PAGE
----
The savings right pre-COVID was around 4% amid declines in real income, a rate that has risen in response to the COVID shock. Since the domestic consumer recovery is lagging the industrial/export recovery, one would expect it’ll take more time for those jobs to recover. Since the dominant sources of new job creation since 2014 have been retail related, the additional income transfer for these families is positive. If we imagine a family with a single earner at the national average of about 50,300 rubles a month, let’s assume based on the national average that about 38% of that goes to food and basics and 34ish% goes to shelter. Note that at the national average earnings, the savings rate is probably minimal compared to people slightly above it and higher at a time when consumer price inflation and housing prices are rising. That additional 5,650 rubles goes a long way, more so as a cushion with two earners rather than just covering rising expenditures as a result of rising consumer prices. It’s a targeted policy staving off worse on the cheap. They want to offer a 6,350 rubles a month to pregnant women as an additional stimulus to get pregnant given the demographic problems facing the workforce were worsened by the high excess mortality rates since COVID hit the country. Collectively, these are insignificant macroeconomically, but a bigger deal when considering the labor market. The loss of migrant labor is already forcing industries to consider paying more and increasing the flexibility that households have to work or not depending on their financial situation, even if in limited fashion, could marginally increase labor power to demand higher pay. That would then feed inflation, and weaken the value of the social transfer.

I also found it funny that Putin felt the need to include a promise that direct administrative control over consumer prices wasn’t being introduced. On the one hand, it’s an assurance to the Central Bank that they aren’t reconstructing the Soviet system and are still committed to markets. On the other, it’s an artful dodge hiding how much the problem’s gotten away from the government. Mishustin’s failure to find an adequate policy compromise to handle sugar price inflation, for instance, led 2 days ago to the decision to create an effective state monopoly for sugar imports. MinSel’khoz wants a rule that only companies with at least 50% state ownership can import sugar without tariffs. The approach is to create preferential conditions for state firms and encourage firms to get closer to the state in order to reduce the power of private market actors to set prices through spot bids and their own contracts and pricing mechanisms. They’re introducing a de facto price control measure, but without direct controls in the strictest sense. Imports matter all the more this year since domestic production fell 20.7% last year due to poorer harvests and production for January-February is down over 40% year-on-year.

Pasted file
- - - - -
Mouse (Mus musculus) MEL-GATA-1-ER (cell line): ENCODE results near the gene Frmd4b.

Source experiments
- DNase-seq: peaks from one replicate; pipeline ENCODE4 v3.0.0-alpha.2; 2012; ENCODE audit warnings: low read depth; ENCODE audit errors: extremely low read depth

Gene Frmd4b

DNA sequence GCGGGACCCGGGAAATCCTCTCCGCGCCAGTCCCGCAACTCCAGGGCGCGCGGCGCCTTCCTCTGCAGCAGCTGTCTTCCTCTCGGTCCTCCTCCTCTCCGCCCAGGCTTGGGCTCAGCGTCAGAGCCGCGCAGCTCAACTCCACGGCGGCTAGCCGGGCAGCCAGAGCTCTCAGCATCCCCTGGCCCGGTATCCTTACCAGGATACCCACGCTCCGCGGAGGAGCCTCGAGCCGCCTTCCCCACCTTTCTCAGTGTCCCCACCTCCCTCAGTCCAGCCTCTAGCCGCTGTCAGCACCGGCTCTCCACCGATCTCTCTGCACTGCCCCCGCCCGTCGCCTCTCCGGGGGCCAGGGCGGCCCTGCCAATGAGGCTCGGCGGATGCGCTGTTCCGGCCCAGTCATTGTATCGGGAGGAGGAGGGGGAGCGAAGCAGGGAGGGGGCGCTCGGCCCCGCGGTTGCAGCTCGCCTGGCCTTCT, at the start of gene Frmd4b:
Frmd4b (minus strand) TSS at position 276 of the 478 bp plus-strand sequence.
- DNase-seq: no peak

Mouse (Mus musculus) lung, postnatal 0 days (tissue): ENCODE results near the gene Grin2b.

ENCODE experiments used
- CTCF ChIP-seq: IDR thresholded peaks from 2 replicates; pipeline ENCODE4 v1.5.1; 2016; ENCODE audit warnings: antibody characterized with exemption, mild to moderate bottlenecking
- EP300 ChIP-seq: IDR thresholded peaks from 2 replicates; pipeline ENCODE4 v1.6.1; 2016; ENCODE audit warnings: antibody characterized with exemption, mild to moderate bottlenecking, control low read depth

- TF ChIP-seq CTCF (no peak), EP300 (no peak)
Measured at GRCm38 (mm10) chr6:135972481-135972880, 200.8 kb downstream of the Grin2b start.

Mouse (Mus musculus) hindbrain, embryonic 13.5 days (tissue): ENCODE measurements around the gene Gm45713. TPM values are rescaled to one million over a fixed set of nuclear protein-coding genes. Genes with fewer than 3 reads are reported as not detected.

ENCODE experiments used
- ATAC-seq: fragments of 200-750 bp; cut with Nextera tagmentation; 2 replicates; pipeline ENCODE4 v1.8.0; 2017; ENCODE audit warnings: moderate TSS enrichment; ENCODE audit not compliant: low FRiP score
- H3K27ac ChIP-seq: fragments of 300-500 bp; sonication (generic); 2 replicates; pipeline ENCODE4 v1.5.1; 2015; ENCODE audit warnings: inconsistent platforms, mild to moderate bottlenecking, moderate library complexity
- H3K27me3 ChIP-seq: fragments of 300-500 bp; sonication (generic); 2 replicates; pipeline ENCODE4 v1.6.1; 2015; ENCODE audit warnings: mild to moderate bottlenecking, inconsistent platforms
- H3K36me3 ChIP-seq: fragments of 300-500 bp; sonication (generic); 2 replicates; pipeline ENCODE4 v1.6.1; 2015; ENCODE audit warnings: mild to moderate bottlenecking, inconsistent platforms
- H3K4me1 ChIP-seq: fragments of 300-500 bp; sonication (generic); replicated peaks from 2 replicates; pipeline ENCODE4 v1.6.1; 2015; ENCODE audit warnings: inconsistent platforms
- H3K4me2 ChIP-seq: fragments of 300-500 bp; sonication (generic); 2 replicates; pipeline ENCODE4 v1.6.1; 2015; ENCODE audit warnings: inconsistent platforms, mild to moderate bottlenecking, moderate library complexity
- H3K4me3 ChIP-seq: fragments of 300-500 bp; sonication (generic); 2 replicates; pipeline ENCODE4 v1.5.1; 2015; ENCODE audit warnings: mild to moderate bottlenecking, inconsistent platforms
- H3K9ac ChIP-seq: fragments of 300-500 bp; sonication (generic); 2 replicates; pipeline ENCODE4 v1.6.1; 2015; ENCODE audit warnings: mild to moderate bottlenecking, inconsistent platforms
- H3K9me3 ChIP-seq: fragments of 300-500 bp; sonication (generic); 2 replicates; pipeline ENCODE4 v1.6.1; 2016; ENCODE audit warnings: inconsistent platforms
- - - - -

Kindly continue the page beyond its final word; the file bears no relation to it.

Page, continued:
There may be some comfort taken in the fact that oil & gas revenues only accounted for 30% of all revenues for the consolidated budget, particularly as prices have finally stabilized somewhat. But even that stabilization faces renewed risks:

The rising caseload in India is a particular blow for the market’s recovery hopes. More broadly, it’s easy to be too complacent for oil & gas given the COVID situation globally. For that reason, the absence of a major economic announcement save targeted fiscal support for families is a bit baffling. The slow recovery of some imports is going to create new pricing pressures, particularly for intermediate goods that are imported like chips used for cars:

Altogether, I took what was overall a humdrum announcement as evidence that the economic policy process, chaotic in ‘normal’ times, has become so unwieldy that it can’t deliver reliably for PR purposes. Social policy is easier to tweak so long as reserves are available. Policy failures will make the regime’s default business policy to be resource mobilization without many carrots anyone wants to eat. That’s a risky proposition when the seductive allure of stability has ceased to deliver politically.